Substandard, non-approved drugs put patients at risk

and the subsequent deaths of 15 individuals—has renewed scrutiny on the contemporary practice of pharmacy compounding. The risks to patients, and associated liability risk to prescribing physicians, largely outweigh the benefits when the practice goes beyond the traditional, extemporaneous role, according to Sarah Sellers from q-Vigilance LLC and Wulf Utian from Case Western Reserve University in the US. Sellers and Utian's opinion piece appears online in the journal Drugs, published by Adis.

There is a place for traditional pharmacy compounding to fulfill medical needs of individuals that cannot be met with commercially available products. For example, a child who is unable to swallow tablets may be offered the liquid form of a , or a patient with a known allergy to an ingredient might be given alternatives. But formulations that are produced outside national regulatory frameworks lack studies to support their quality, safety and efficacy.

The authors explain, "FDA-approved products produced under federal Good Manufacturing Practice represent an essential standard of pharmaceutical care relied on by US citizens. Deviations from this standard of care should be made only under rare circumstances of medical necessity. Physicians should be cautious in their judgments regarding what circumstances would justify setting aside a federal standard for a professional one."

Under the traditional model of pharmacy compounding, non-FDA approved drugs are formulated to meet individual patient needs under the order of a physician. In contrast to this traditional role, compounding practices have emerged throughout the US and other countries, with direct marketing of formulations to both patients and prescribers. As a result, non-FDA approved, compounded drugs may be driven by largely unregulated pharmacy advertisements to physicians and patients, and they place prescribers in the backseat for decision making.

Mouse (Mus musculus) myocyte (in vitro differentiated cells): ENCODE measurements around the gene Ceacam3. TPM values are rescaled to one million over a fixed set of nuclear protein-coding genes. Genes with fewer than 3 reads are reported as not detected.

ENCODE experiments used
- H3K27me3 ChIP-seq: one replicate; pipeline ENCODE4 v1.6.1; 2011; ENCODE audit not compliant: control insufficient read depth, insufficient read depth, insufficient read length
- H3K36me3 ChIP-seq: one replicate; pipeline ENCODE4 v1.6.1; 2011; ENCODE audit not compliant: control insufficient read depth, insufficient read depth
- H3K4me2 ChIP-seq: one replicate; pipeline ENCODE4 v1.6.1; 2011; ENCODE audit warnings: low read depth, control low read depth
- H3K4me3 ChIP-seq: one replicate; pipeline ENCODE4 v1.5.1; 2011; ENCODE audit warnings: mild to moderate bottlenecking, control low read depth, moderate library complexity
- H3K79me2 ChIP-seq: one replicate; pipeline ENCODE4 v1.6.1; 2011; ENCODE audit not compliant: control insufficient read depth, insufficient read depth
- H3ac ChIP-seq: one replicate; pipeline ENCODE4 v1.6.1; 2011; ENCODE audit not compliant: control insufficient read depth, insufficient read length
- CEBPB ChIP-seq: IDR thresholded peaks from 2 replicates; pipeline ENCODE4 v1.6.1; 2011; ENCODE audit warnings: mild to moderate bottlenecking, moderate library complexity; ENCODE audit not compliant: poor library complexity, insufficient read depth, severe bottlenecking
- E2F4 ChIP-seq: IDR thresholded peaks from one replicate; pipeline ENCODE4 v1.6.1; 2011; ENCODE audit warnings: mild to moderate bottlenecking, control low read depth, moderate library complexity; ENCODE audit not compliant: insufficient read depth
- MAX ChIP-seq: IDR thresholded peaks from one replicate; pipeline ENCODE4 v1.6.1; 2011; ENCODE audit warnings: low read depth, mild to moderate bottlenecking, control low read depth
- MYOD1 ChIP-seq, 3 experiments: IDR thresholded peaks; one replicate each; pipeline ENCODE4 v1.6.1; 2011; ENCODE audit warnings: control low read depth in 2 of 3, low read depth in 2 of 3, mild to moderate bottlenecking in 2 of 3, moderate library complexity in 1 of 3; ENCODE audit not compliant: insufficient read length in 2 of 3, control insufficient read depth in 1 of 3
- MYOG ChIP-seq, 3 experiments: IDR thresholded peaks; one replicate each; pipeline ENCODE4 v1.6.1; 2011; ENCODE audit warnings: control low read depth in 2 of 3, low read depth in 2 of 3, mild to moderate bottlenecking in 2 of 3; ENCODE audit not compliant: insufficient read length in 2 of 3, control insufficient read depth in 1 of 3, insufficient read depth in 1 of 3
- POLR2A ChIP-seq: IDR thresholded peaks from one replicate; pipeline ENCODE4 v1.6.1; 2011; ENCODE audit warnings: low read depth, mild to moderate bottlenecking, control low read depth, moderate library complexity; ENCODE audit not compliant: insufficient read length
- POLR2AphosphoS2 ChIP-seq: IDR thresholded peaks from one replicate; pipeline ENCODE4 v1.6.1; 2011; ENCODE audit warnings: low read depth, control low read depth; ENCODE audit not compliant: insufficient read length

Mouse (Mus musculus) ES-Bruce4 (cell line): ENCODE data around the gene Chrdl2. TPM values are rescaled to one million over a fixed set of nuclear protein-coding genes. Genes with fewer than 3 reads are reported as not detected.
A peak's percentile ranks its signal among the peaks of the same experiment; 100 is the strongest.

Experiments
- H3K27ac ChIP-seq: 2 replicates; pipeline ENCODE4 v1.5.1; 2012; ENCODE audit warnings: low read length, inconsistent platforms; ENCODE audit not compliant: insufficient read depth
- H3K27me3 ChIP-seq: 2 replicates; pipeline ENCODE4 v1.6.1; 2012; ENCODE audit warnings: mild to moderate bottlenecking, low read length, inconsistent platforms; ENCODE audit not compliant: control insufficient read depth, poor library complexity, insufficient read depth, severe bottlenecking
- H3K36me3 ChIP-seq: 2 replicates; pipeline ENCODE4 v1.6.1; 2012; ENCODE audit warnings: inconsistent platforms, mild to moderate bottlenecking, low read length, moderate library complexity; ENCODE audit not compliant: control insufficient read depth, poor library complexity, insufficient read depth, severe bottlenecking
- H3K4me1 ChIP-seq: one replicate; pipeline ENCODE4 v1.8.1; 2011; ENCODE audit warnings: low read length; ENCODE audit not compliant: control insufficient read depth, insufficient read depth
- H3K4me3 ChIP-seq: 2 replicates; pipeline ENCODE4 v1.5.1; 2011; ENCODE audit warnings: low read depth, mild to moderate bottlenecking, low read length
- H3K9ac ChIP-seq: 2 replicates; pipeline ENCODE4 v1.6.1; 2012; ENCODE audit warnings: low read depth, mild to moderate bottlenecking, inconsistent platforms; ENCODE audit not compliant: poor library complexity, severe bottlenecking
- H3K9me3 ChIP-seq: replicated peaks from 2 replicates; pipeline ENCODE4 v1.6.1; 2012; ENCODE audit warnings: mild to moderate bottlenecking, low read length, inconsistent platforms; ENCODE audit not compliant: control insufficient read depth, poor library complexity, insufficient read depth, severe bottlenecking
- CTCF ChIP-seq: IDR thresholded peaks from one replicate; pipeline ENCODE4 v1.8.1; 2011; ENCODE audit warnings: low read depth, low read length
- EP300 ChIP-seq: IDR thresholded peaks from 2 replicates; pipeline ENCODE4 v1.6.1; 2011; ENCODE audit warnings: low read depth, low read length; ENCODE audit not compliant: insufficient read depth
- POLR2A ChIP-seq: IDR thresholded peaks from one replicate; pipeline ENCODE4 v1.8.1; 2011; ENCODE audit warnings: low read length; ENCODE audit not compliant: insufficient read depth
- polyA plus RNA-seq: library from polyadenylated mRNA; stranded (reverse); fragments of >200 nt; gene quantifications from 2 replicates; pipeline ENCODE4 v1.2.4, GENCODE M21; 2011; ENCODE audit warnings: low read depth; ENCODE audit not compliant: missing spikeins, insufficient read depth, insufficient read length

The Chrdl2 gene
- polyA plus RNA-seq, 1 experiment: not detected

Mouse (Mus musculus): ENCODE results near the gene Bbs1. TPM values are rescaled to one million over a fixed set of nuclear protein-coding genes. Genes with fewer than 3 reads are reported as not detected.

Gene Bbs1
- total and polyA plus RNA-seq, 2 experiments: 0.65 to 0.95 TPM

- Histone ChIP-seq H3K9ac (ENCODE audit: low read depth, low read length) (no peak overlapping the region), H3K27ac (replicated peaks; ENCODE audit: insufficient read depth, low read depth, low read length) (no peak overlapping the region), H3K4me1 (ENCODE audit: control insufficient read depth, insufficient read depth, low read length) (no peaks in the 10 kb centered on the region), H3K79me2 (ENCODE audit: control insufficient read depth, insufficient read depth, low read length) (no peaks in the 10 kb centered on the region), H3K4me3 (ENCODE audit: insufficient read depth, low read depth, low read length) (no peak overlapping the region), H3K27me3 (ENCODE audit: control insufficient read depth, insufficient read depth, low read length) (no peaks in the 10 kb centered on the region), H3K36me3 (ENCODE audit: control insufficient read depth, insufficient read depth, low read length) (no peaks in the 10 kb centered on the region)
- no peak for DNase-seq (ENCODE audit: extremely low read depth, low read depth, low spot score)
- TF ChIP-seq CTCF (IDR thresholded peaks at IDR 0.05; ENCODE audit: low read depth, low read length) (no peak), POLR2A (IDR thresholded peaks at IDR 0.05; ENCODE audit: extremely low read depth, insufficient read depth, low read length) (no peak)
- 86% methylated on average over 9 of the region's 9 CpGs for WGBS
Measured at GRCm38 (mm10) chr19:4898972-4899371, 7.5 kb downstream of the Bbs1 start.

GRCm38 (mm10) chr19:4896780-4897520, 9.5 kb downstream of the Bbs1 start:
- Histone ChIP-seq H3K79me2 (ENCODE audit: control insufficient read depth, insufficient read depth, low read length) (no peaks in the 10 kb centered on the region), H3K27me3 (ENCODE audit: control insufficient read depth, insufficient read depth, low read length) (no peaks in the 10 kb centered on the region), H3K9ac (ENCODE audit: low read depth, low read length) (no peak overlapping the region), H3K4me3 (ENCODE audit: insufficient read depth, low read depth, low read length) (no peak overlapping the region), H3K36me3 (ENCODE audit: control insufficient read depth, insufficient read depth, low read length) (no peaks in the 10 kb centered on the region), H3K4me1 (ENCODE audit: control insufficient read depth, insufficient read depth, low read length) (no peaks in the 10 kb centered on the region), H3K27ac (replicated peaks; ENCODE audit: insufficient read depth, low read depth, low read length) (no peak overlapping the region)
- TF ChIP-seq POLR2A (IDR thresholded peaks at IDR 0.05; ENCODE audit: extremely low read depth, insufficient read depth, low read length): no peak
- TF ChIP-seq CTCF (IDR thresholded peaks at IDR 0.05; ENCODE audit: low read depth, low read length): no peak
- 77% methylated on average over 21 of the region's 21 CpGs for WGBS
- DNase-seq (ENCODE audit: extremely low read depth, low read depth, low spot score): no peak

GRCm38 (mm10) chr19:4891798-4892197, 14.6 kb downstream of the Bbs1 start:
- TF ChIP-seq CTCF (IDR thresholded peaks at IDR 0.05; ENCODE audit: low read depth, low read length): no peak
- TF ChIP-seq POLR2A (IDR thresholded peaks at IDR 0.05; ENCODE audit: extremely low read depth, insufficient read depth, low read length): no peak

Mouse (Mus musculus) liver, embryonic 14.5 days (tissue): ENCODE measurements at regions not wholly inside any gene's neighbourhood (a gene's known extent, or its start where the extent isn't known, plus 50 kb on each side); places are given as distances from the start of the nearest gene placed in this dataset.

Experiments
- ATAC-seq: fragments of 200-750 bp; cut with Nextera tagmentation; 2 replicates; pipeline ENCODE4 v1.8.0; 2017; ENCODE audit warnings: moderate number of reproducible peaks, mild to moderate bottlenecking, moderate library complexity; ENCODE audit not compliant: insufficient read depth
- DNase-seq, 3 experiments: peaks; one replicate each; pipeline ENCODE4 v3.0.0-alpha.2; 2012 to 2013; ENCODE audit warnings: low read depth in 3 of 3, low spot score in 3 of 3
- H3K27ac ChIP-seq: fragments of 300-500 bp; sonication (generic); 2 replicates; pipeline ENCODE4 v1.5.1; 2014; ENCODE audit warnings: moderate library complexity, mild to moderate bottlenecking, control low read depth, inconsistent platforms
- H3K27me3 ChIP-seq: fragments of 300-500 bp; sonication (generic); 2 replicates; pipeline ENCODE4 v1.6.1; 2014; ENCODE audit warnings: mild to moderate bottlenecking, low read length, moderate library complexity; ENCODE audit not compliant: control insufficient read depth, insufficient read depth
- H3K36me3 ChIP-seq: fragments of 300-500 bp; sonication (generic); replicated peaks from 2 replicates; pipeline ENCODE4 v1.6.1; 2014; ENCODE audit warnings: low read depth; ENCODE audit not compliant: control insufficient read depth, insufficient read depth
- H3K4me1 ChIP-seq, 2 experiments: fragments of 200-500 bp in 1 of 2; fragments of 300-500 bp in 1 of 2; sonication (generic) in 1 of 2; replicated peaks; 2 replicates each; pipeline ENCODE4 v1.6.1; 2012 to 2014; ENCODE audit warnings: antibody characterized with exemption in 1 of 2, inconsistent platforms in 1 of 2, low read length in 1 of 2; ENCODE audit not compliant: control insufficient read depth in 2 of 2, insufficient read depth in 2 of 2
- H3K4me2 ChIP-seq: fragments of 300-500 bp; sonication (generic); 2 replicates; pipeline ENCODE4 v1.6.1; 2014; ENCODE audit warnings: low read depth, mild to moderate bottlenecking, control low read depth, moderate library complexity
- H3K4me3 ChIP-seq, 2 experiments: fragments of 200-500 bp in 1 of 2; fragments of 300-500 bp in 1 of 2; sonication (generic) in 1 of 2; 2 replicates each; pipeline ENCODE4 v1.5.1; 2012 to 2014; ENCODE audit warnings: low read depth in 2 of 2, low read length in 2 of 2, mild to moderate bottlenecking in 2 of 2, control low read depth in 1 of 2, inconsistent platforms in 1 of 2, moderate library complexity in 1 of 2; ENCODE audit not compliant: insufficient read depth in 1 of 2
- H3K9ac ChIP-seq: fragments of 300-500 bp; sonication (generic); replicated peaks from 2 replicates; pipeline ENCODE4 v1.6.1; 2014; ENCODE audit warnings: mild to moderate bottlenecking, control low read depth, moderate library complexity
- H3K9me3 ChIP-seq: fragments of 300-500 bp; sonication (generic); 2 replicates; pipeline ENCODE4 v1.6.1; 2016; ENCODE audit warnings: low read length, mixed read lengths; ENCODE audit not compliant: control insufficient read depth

Sellers and Utian's paper outlines the essential differences between FDA-approved drugs and compounded drugs and reasserts the primary medical role of physicians when deciding what medical circumstances may necessitate treatment with non-FDA approved products. They also review the consequences of prescribing substandard drugs, including serious adverse events, and discuss the liability issues physicians need to consider when prescribing non-.

The authors conclude that it is in the interests of prescribers to remember that:

More information: Sellers S & Utian WH (2012). Pharmacy Compounding Primer for Physicians: Prescriber Beware. Drugs; DOI 10.2165/11640850-000000000-00000 , http://ow.ly/eqBPi

Provided by Springer Science+Business Media

not rated yet
add to favorites email to friend print save as pdf

Related Stories

CDC links eye infections to troubled Fla. pharmacy

May 03, 2012

(AP) -- Federal health officials confirmed 33 cases of a rare fungal eye infection across seven states on Thursday, stemming from products mixed in a Florida pharmacy that also mixed supplements that killed 21 elite polo ...

Off-label use: Oft not evidence based

Aug 21, 2009

In a recent national survey, a substantial minority of physicians erroneously believed that certain off-label uses of prescription drugs were approved by the Food and Drug Administration. This mistaken belief ...

Recommended for you

Supermaterial gives rejected drugs a new chance

32 minutes ago

More than 80 percent of all drug candidates in the pharma R&D suffer from poor solubility and are therefore rejected early in the drug discovery process. Now Uppsala University researchers show that the new ...

Risk of antibiotic overuse in aged care settings

Jul 21, 2014

Antibiotics are being overused in residential aged care facilities (RACFs), and more integrated efforts to improve antibiotic prescribing practices need to be introduced, researchers say. 

Ruconest approved for rare genetic disease

Jul 17, 2014

(HealthDay)—Ruconest has been approved by the U.S. Food and Drug Administration to treat hereditary angioedema, a genetic disease that leads to sudden and potentially fatal swelling of the hands, feet, limbs, face, intestinal ...

NIH system to monitor emerging drug trends

Jul 17, 2014

An innovative National Drug Early Warning System (NDEWS) is being developed to monitor emerging trends that will help health experts respond quickly to potential outbreaks of illicit drugs such as heroin and to identify increased ...

User comments